A city is hit by a sudden and strange epidemic of "white blindness", which spares no one. Authorities confine the blind to an empty mental hospital, but there social conventions quickly crumble and the struggle for survival brings out the worst in people.
There is one eyewitness to this nightmare who guides seven strangers -among them a boy with no mother, a girl with dark glasses, a dog of tears - out of their prison and through the barren streets, and the procession becomes as uncanny as the surroundings are harrowing.
A magnificent parable of loss and disorientation and a vivid evocation of the horrors of the 20th century, by Nobel Prize-winning author Jose Saramago, Blindness has swept the masses with its powerful portrayal of man's worst appetites and weaknesses - and man's ultimately exhilarating spirit.
English translation by Juan Sager.
©1995 Jose Saramago and Editorial Caminho; ©1997 Juan Sager (English translation); (P)2008 BBC Audiobooks America
Well written and illustrating the rotten human nature and its needs and the struggle between the world and the soul. It also dhow the conflict of the Atheistic author, culture, religion and society.
This is a very different kind of doomsday fiction. The writing and reading of "Blindness" are vivid enough that I'm still a bit haunted by it several weeks after finishing.
The storytelling is very like Gabriel Garcia Marquez; disparate events are woven into a well told tale. While a Latino ken for life-metaphors is apparent, "Blindness" could be any time or place.
I heartily recommend it, but be prepared to "see" things differently.
Saramago is a Nobel laureate, so I think we have to credit him with having insight worthy of our attention. Blindness is a powerful parable, but I think it has to be read as a surrealistic allegory rather than any attempt to portray the situation as it might actually occur in the real world. I agree with the reviewer that pointed out that this parable is much more accessible in the oral than in the visual format. The endless run-on sentences and lack of proper names makes the reading hard to follow, but as a narrative, it isnt so bad. Maybe this was the intention of Saramago. In the story he has the blind listening to readings from the only sighted individual as their only source of entertainment, and he may have intended this as a more powerful verbal parable that a written one. I am an ophthalmologist myself, I found this story to be an intriguing thought experiment, but I was waylaid by the fact that the author made no attempt, or possibly consciously avoided the attempt, to make the story scientifically plausible. There are so many incongruous elements in time and space, its like a Dali painting. For instance he talks about the doctors wife being distraught about not winding her watch. The last time I had to wind my watch was probably in the 1960s, and then he talks later about computers functioning the water system. The ophthalmologist talks about ordering an encephalogram , which we havent used since the 1970s, instead of a CT scan or MRI. He also talks about how the blind stop gesticulation when they talk. But people with acquired blindness have their gesticulations programmed into their extrapyramidal system and never loose that habit. Did he intentionally ignore present day science so as to make the story more surrealistic, or is he a lazy Nobel laureate researcher?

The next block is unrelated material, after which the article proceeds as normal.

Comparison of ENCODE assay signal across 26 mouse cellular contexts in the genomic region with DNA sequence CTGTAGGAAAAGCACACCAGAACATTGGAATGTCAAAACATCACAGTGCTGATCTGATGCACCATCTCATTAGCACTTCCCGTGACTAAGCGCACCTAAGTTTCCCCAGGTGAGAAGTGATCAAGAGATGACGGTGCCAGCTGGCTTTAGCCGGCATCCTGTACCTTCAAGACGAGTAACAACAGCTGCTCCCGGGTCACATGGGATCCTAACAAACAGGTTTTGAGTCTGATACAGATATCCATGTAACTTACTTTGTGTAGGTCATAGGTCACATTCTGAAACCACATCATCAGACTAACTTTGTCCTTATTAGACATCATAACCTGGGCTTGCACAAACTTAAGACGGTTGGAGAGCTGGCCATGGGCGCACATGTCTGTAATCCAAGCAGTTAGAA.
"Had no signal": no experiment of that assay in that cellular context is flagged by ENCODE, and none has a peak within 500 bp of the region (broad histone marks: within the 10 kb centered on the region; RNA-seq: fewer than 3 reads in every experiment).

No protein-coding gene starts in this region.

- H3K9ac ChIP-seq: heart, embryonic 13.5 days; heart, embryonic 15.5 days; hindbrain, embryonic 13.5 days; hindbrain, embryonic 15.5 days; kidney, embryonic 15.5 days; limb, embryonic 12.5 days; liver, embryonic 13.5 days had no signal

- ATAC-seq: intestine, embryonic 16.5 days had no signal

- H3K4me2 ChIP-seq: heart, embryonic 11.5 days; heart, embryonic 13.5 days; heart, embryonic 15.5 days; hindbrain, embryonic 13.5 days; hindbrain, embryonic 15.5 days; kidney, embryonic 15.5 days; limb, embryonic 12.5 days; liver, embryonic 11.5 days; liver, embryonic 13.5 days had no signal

I thought it was a provocative read, intriguing and thought provoking. But dont expect Crichton. Think Lord of the Flies by Gabriel Garcia Marquez.
"One of the best books I've ever "read""
This book is being made into a movie and the trailer intrigued me. The book was not available on Audible yet, so I went to the book store and purchased the text version.
I could not read it. The author is known for his long sentences and paragraphs. Wikipedia warned me that the author does not give any of the characters names. It was too difficult to read the text. I wondered how in the world did this author ever win the Pulitzer Prize for literature.
Then, I saw the Audible version was available. I listened to a sample. The narrator made up for the author's idiosyncrasies. I purchased the book and could not stop listening. What a story! Rarely has a book taken me so deeply into the psychology of human nature ... why they do what they do ... how the mind works. I felt I knew some of these characters better than I knew members of my family. I recommended this book to a teacher/friend for her Advanced Placement English class.
Read this book. It's worth it. I hope Audible makes the sequel available.
"Stark Portrait of Blindness as Contagious Disease"
The famous Portuguese author Jose Saramago paints a cold and halting portrait of what it would be like were Blindness suddenly contagious.